Tuesday, 12 February 2013

The Washington Nugget Fraud


One of the largest California gold nugget left in existence was reportedly discovered near the northern California Mother Lode Gold Rush mining camp of Washington, California in 2010.

The nugget was claimed to have been found by an amateur miner who was out sleuthing on his own property using a metal detector. When the man brought the nugget to the offices of geologist Fred Holabrid in Reno, Nev., for verification, Mr. Holabrid knew it was "one in a trillion." and valued at $250,000-$400,000,

The nugget weighed in at 98 ounces and is about the size of a small loaf of bread. By way of comparison, the largest California nugget still in existence, which is on display at the Smithsonian Museum, weighs 80 ounces.

After frenzied bidding the nugget was sold for $ 460,000.
NEVADA CITY, CA (AP).- A 6.2-pound hunk of gold was auctioned for nearly half a million dollars in March after a man claimed he found it on his Sierra Nevada property, but it turns out it was actually dug up decades earlier in Australia.


After Jim Sanders' "find" on his property near Nevada City in California's Gold Country made news last year, Australian prospector Murray Cox compared pictures of Sanders' "Washington Nugget" with "The Orange Roughie" he unearthed near Melbourne in 1987, the San Francisco Chronicle reported.

"I picked up the magazine and knew in two seconds that was (our nugget)," Cox said.

Cox said he and a friend, Reg Wilson, 62, unearthed the giant nugget in November 1987 in a farm field near the town of Ballarat, north of Melbourne.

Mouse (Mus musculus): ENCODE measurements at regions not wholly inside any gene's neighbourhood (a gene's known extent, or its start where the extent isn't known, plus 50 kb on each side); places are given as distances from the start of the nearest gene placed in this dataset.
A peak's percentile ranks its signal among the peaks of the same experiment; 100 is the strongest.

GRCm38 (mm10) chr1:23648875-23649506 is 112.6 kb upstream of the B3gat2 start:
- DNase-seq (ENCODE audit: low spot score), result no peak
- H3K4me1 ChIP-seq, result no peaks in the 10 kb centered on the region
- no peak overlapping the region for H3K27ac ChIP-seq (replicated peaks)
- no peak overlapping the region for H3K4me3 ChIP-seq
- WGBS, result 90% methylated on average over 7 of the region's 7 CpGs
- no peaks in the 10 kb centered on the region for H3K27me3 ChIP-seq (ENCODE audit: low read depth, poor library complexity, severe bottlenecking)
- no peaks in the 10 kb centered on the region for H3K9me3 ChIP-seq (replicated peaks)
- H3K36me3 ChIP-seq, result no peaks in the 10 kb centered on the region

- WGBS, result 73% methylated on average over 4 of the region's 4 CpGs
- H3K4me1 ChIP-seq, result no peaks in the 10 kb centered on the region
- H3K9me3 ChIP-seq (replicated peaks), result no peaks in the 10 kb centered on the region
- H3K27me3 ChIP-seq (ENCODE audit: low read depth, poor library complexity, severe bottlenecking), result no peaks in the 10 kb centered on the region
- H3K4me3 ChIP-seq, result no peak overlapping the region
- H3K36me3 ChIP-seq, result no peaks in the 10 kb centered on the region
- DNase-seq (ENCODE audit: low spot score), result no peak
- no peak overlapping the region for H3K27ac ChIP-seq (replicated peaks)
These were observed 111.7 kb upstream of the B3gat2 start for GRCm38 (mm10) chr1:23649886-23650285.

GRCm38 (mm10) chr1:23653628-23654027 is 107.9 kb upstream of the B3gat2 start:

Cox provided a 1987 article from the Melbourne Sun newspaper describing the event, along with a Sun photograph of the two men holding the giant nugget they called Orange Roughie because of its fish-like shape.

James Saunders Grill reported finding the 98-ounce nugget last year on his property along the South Fork of the Yuba River in the Gold Rush-era mining town of Washington.

After the discovery, a Website appeared seeking investors to help develop a commercial mining operation called the Lost Scotchman Mine on the 180-acre property, suggesting the giant nugget was just the "tip of the iceberg."

"The parties have mutually concluded that the nugget was from Australia," Holabird said Tuesday in a statement.

"The Orange Roughie" weighing 98 ounces found November 1987 near the town of Ballarat, north of Melbourne.
The Fricot Nugget is a piece of crystalline gold that was found by William Russell Davis in 1865. It was discovered while mining at the Grit Mine at Spanish Dry Diggin's in El Dorado County. It was found in a pocket 200 feet below the surface, along with over 200 ounces of other smaller nuggets. It was later sent to New York, where it was purchased by Fricot.

The nugget has traveled the world in various displays including the Paris Exposition in 1878. It weighs 201 troy ounces and is one of the largest masses of gold still to remain intact from the gold rush days as most were melted down and refined.